The last Monday in May is coming up, which means it's time to celebrate Memorial Day, an American holiday honoring our military veterans. There will be flags and parades all over and, in Indianapolis, a 500-mile auto race that's been held for more than 100 years. Here in Humboldt we have another, quite different race on Memorial Day weekend: The Kinetic Grand Championship, aka The Kinetic Sculpture Race. What's that, you might ask if you're a tourist or just new in town?
The folks who organize it describe it as the triathlon of the art world, "a three-day, 42-mile bicycle race over land, sand, mud and water." While many of the machines are crafted from bicycle parts, the word "bicycle" is insufficient here. These are human-powered all-terrain "Kinetic Sculptures" -- art pieces piloted by mad mechanic/sculptors, typically accompanied by elaborately costumed "pit crew" entourages. It's a team effort -- as is the entire gargantuan endeavor.
The Kinetic Race has a long, storied history going back to 1969, when local sculptor Hobart Brown organized a short competition with some artist friends in Ferndale. Known forever as "The Glorious Founder," Hobart went on to spread Kinetic consciousness worldwide, instigating races around the United States and abroad. Before he died in 2007, a group of Kinetic royals known as the Rutabaga Queens formed Kinetic Universe to keep the race going.
At this point three Queens (the title is lifelong) serve on the nonprofit group's seven-member board. Rutabaga Queen Emma Breacain serves as treasurer, press officer and event planner. While helping coordinate the 150 to 200 volunteers who run the race and associated events like the Rutabaga Ball, she oversees an annual budget of around $50,000.
"The first race was done by the skin of our teeth with personal loans. Now we have some sponsors who give us money," said Queen Emma. (Among them: Colorado's New Belgium Brewing, which kicked in $10,000 this year.) Fundraising, logistics and dealing with various bureaucracies that must sign off on the countywide event require a massive amount of time and effort. Why do they do it?
There are a couple of pat answers: Hobart would always say, "For the glory!" and explain that Kinetics is about "adults having fun so children desire to grow older."
KU President and Rutabaga Queen Kati Texas has been racing for 10 years, including six years with Kinetic Ace Duane Flatmo's crew. She says she got into Kinetics because, "that place where designer and art meet is such fertile ground," showing us "the connection between things that look beautiful and work beautifully."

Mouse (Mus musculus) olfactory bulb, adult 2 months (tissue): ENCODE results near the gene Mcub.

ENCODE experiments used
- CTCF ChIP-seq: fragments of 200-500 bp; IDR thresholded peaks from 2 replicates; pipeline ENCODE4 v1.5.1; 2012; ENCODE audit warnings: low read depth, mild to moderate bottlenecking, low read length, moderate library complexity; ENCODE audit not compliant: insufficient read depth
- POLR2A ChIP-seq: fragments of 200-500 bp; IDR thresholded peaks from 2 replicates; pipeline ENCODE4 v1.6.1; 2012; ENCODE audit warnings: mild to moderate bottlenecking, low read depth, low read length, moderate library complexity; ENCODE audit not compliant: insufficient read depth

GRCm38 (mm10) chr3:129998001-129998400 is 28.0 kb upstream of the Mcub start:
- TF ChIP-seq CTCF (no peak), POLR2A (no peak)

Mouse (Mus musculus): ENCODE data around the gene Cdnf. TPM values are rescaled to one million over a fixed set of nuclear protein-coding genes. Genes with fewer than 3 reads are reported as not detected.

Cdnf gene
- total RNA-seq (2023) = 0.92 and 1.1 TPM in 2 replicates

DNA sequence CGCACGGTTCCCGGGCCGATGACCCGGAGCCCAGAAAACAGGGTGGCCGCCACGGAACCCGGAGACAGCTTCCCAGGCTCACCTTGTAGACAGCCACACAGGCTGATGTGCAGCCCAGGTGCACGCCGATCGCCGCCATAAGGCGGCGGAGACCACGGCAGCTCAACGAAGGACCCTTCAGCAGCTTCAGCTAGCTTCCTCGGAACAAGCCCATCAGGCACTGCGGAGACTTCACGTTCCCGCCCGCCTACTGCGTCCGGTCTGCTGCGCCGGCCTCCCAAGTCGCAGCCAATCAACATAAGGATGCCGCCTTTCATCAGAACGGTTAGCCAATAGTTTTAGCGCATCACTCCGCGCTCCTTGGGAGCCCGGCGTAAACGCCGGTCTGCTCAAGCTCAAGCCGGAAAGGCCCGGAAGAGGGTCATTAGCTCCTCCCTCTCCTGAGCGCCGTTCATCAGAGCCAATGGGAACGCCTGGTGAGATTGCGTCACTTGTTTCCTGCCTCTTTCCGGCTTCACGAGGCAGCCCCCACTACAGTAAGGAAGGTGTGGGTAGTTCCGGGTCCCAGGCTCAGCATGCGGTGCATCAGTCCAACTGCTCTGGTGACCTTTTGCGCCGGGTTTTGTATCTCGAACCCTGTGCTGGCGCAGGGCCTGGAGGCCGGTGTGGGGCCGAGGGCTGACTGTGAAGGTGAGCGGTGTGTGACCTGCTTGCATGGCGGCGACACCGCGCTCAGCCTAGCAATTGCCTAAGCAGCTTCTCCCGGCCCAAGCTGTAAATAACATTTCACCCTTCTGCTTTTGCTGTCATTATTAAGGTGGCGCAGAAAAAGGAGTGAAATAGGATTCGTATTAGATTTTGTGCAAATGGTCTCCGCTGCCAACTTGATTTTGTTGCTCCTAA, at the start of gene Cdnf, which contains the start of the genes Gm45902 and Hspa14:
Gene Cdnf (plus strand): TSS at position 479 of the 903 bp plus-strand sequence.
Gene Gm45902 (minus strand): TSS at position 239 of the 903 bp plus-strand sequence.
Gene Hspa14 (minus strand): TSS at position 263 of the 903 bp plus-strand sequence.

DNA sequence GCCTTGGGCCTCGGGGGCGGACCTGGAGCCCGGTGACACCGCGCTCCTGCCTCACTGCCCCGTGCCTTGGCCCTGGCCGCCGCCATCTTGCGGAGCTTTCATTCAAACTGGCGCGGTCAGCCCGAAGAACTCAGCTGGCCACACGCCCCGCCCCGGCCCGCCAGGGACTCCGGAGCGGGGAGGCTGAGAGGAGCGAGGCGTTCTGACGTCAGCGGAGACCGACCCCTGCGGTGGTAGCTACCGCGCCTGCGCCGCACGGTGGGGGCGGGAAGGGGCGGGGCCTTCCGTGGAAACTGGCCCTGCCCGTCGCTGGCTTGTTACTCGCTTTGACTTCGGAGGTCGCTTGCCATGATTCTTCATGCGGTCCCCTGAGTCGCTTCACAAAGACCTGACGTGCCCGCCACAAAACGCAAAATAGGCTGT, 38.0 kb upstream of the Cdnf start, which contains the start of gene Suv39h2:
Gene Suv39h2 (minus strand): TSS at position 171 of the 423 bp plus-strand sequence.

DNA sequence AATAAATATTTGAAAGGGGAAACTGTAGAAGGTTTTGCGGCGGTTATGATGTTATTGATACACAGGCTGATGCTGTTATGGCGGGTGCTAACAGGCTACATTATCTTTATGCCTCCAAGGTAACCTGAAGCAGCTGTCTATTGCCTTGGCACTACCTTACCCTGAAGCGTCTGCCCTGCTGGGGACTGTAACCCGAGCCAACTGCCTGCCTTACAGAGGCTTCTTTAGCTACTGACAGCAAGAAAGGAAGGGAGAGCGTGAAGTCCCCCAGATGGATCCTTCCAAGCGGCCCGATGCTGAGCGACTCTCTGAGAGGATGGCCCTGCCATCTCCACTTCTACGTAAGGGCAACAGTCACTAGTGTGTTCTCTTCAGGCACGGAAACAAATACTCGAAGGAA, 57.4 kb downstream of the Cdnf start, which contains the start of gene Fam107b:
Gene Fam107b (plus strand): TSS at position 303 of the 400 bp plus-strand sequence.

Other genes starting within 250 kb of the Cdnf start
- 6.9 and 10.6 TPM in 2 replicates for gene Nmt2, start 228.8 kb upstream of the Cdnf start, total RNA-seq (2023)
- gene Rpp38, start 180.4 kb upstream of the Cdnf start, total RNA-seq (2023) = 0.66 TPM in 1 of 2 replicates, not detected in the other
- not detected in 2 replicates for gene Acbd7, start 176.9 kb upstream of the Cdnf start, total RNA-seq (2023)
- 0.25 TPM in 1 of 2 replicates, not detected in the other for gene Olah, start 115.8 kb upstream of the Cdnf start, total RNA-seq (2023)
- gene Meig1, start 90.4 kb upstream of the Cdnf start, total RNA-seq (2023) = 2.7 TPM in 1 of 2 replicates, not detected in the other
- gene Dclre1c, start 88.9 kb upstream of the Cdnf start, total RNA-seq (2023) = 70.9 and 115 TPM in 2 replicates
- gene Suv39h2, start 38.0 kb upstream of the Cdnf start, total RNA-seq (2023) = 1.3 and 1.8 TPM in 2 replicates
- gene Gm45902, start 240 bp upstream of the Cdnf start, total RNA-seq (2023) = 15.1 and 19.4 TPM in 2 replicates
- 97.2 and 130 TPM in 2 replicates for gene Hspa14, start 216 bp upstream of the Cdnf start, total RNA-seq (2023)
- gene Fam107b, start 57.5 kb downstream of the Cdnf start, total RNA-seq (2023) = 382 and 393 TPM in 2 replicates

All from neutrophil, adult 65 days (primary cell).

Says Queen Emma, "I ask myself ‘why' all the time -- it is a lot of work and it invades the other departments of your life relentlessly. Speaking only for myself, I fell in love with the event and the people, the amazing, insane art and engineering, and the festive spirit. Everyone has something they can bring to this party; everyone can play."
Newly crowned Rutabaga Queen Wendy "Sohotshe" Burns says she got involved in Kinetics because, "as a spectator, I was inspired by the pure sense of fun and unbridled creativity that the participants embraced." She started out three years ago as what's known as a pageantry judge and became increasingly engrossed in Kinetic culture and its sense of community. "This is 100 percent a community event," she emphasizes, "and not just local community. It really reaches out to communities abroad, making stronger connections with creative, like-minded folks."
Ready for some kinetic madness? The Kinetic Grand Championship insert in the middle of this paper includes the arcane set of rules along with a map of the race route. Wherever you go, bring your camera. This is one of Humboldt's most photogenic events. And tune in to Kinetic sponsor KHUM-FM, which will provide race coverage all weekend.
Saturday morning on the Arcata Plaza is the best location to see all the machines in one place. Come early to mingle with the racers as they prepare and have their brakes tested. The LeMans start is a must-see, with dozens of sculptures circling the town square twice. From there things spread out as the race goes through Manila with a side-trip though the dunes onto the beach before heading for the gazebo in Old Town Eureka.
Sunday begins with a "bay crossing" test demonstrating seaworthiness. After lunch at Eureka Natural Foods, the machines are off to Cannibal Island for a racers-only overnighter. Monday it's best to wait for the machines to arrive on the finish line on Ferndale's Main Street, the place where the race was born 43 years ago. An awards sinner follows in the Ferndale Fireman's Hall at round 5:30 p.m. and another glorious Kinetic Grand Championship is complete. Time to start planning for the next one.
Incidentally, at 10 a.m. Monday, before the racers arrive in town, Ferndale has a glorious traditional Memorial Day Parade, right down Main Street.